Quantum Physics & its Meta-Physics
Conference on Technology, Religion and Cultural Identity- An Exploration from Comparative Multi-Polar Perspective, Department of Christian Studies, University of Madras 13.12. 2017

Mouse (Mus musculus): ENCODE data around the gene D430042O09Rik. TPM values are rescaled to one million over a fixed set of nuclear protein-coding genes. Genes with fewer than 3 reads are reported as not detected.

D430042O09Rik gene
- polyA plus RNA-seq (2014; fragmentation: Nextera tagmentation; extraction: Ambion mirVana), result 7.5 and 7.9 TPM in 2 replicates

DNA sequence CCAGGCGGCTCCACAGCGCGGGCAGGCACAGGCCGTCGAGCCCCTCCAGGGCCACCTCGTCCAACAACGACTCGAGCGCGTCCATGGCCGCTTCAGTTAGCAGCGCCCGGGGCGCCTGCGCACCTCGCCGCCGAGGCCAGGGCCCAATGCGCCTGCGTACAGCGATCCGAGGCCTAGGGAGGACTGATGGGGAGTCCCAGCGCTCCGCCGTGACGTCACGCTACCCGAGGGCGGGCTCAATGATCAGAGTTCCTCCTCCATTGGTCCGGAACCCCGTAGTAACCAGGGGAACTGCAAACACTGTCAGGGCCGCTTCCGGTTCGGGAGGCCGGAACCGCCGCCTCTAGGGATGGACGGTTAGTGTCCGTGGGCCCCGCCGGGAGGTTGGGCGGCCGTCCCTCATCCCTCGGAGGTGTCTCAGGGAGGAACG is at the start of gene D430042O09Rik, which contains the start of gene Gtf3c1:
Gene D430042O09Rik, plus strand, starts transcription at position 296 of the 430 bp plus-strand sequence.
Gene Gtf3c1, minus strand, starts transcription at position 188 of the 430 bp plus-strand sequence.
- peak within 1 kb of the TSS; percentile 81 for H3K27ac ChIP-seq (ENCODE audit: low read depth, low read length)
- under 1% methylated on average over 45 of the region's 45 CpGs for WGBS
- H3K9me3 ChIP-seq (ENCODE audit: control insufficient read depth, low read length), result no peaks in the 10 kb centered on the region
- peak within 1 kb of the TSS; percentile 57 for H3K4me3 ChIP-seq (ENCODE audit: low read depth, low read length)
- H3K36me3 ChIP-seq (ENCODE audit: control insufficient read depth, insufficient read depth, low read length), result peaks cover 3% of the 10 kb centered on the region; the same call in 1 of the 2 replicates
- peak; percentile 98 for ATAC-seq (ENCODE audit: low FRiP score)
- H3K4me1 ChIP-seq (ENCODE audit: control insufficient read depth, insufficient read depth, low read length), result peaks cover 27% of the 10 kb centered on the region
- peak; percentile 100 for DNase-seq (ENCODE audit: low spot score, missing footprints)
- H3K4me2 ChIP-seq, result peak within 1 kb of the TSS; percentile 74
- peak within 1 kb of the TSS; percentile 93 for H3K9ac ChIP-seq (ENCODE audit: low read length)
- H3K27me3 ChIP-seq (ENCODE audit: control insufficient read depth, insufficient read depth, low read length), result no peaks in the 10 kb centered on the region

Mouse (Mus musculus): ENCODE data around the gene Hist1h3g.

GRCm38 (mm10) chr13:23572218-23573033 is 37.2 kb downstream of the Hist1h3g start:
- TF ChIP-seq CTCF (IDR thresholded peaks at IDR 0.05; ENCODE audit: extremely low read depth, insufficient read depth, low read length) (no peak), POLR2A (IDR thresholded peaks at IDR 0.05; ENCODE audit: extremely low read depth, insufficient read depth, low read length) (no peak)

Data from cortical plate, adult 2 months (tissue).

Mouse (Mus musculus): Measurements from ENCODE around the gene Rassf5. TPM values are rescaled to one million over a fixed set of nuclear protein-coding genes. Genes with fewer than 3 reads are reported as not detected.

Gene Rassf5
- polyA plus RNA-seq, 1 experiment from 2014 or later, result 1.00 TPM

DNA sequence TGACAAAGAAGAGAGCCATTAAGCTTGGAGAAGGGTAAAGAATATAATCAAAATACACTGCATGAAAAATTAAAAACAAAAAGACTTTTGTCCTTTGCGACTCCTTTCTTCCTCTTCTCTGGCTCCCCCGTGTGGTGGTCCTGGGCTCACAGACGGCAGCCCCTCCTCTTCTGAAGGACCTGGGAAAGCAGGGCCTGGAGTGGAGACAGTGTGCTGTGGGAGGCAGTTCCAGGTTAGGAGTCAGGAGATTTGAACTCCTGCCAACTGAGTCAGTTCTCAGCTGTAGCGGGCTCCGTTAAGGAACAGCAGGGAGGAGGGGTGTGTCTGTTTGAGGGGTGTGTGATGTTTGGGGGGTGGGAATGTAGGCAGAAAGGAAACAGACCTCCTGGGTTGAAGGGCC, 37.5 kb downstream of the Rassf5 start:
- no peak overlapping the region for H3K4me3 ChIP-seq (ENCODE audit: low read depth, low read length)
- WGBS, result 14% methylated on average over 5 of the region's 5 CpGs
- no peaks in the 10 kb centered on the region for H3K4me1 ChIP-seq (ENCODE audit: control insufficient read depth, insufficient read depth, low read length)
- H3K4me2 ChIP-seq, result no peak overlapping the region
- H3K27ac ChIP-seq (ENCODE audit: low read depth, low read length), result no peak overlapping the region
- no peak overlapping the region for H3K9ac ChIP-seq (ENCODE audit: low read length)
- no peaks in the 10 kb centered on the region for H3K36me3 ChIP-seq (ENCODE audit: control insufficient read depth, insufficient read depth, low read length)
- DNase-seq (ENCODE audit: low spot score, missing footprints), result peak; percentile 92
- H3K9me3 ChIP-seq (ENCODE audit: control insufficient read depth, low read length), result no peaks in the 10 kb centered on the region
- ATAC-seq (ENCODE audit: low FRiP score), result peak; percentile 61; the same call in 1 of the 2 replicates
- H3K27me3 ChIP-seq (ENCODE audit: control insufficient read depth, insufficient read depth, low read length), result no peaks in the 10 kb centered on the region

The four models of the relationship between science and religion are Conflict, Independent (contrast), Dialogue (contact) and Integration (confirmation). This paper presents the integration model between science and religion based on the metaphysical implications of quantum physics. Quantum physics offers astonishing suggestions about reality and is therefore closely allied to metaphysics Thomas Aquinas suggested that the real world is intelligible. Newtonian science treated it as deterministic. But, at the dawn of 20th century, the deterministic view melted into the abstract mathematical world of quantum physics, with sets of probability waves in Hilbert space, entangled particles and multi-dimensional, curved space-time. As the universe came to be seen as a strange, counterintuitive realm of imprecision and unpredictability in which paradoxes became the norm, intelligibility was questioned, pointing to the need for metaphysics. For quantum physicists like Neils Bohr, the physical world is mysterious–reality is veiled, and all we can know is how things appear when we observe them. Immanuel Kant calls this “transcendental idealism.” The famed Heisenberg Uncertainty Principle states that probabilities are ineradicable from Physics, leading Einstein to respond, “God does not play dice.” Two metaphysical implications of quantum physics are presented in this paper to build a bridge between religion and science, namely the role of the observer in the double slit experiment and the quantum entanglement. Modern cosmology has confirmed that there is something outside space-time, from which space-time originates, having a rich mathematical structure which could be interpreted as a supernatural reality. Further, the laws and the initial conditions of the universe are finely-tuned, and there are numerous mysterious coincidences, pointing to a supernatural intelligent ultimate reality. Science comes to its limit, or the edge of physical reality, at Planck time and religion reveals that God is on the other side of this boundary. ‘Substance Dualism’ argues that persons are pure spiritual substances, whose soul can continue to exist after the death of the body. Though many suggest that ultimately there is only one material entity – the brain, substance dualism receives support from the metaphysical aspect of quantum physics, which proves that there can be dimensions beyond observable reality.